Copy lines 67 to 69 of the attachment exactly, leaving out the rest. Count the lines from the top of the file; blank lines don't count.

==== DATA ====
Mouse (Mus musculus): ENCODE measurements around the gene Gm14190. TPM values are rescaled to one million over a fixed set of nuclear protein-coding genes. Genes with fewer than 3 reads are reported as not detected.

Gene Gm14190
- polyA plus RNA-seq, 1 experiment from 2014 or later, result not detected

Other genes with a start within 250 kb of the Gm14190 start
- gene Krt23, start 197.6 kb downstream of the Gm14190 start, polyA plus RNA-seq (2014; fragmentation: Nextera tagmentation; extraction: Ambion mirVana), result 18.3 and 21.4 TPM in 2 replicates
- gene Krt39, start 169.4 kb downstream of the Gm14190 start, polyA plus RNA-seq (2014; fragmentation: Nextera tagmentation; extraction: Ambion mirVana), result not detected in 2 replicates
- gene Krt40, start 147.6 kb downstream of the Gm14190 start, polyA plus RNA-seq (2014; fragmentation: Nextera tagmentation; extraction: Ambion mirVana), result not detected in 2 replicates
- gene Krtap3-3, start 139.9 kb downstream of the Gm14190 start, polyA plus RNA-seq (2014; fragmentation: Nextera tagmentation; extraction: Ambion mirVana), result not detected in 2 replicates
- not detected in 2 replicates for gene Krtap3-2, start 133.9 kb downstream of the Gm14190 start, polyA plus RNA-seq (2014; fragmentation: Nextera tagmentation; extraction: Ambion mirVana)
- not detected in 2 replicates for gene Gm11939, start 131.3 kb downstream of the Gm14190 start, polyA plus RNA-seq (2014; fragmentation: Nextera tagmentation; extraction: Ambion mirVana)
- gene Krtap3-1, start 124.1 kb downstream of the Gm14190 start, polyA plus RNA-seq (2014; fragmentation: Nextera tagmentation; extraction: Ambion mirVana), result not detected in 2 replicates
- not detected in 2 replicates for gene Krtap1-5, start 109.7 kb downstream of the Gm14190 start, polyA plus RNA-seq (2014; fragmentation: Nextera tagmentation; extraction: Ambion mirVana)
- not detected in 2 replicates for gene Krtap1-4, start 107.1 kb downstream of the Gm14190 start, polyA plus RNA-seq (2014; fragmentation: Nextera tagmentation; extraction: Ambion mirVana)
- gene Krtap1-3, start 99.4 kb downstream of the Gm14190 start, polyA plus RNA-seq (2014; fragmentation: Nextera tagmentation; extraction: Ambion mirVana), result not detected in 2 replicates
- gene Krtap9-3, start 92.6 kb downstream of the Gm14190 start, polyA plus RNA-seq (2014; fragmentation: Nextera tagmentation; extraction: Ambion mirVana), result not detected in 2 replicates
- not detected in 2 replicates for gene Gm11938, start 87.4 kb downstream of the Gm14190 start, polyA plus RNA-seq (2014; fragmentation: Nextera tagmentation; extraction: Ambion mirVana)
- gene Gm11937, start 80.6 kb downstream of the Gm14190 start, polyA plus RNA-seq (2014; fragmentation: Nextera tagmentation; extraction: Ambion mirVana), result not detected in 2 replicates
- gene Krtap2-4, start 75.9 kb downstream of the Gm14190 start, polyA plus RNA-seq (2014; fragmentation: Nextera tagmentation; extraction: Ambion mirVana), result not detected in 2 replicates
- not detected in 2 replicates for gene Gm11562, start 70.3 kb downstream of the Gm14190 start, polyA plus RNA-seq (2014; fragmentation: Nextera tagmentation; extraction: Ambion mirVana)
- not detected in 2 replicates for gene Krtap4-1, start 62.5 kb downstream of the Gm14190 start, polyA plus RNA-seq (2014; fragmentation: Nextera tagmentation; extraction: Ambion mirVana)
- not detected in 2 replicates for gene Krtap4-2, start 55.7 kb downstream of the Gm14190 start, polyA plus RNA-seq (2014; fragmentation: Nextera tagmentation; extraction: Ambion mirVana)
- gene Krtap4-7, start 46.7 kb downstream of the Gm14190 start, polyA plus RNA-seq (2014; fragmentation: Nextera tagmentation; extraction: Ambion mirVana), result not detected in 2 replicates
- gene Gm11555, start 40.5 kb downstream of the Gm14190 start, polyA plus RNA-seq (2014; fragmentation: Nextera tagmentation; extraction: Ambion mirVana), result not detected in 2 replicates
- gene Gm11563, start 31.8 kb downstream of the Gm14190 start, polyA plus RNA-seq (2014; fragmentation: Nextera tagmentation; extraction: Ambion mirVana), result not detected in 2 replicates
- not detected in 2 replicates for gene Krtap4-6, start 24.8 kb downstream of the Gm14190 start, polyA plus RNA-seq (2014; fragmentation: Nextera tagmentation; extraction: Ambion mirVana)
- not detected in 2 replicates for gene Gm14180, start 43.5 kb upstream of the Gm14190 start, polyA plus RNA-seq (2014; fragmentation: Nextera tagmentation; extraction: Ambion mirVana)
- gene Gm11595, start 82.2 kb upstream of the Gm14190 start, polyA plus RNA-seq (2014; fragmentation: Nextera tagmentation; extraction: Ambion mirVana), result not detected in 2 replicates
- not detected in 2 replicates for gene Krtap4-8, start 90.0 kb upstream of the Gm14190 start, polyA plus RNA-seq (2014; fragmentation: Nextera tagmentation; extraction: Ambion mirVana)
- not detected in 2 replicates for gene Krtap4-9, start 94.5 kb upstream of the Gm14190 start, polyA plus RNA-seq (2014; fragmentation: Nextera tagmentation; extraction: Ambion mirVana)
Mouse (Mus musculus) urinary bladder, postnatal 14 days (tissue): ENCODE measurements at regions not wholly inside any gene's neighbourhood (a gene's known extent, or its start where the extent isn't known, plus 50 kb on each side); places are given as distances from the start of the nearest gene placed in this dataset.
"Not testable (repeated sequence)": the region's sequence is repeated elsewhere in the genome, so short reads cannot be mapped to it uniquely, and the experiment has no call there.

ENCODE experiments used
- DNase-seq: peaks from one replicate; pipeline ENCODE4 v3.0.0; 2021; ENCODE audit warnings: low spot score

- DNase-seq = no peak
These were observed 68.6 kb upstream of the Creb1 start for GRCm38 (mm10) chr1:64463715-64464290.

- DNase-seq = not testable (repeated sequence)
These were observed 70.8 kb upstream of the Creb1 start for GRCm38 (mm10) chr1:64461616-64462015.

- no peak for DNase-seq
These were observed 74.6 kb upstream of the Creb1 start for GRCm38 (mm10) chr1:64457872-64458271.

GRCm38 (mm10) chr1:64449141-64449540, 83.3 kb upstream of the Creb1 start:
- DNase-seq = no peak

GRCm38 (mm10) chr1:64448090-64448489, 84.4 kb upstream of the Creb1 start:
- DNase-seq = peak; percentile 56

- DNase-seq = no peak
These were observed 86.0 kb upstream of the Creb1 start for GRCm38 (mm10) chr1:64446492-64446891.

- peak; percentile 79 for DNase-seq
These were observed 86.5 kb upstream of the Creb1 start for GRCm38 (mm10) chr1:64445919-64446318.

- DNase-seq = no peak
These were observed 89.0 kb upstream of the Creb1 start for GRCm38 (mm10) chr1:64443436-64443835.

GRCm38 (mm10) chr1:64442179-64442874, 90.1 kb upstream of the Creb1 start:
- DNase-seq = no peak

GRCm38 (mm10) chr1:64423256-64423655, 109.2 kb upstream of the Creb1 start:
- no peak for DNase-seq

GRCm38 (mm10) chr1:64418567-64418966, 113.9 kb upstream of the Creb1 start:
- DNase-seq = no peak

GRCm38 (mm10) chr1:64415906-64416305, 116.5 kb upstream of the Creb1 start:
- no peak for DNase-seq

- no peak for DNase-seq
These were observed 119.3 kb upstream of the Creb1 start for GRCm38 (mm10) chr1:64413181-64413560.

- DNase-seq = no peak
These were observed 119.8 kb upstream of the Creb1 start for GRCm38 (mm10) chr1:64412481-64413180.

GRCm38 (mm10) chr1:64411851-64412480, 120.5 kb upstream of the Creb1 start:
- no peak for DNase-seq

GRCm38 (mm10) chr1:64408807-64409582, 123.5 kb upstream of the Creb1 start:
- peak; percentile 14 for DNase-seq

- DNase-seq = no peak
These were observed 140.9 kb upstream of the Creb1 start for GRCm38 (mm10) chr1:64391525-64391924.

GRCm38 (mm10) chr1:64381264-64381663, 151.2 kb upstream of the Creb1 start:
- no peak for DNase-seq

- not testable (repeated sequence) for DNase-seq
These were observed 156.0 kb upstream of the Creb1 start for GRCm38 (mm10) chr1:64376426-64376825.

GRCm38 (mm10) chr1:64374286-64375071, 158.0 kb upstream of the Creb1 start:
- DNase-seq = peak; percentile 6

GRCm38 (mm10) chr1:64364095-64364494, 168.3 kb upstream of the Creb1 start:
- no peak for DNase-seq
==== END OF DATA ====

These were observed 140.9 kb upstream of the Creb1 start for GRCm38 (mm10) chr1:64391525-64391924.

GRCm38 (mm10) chr1:64381264-64381663, 151.2 kb upstream of the Creb1 start:
- no peak for DNase-seq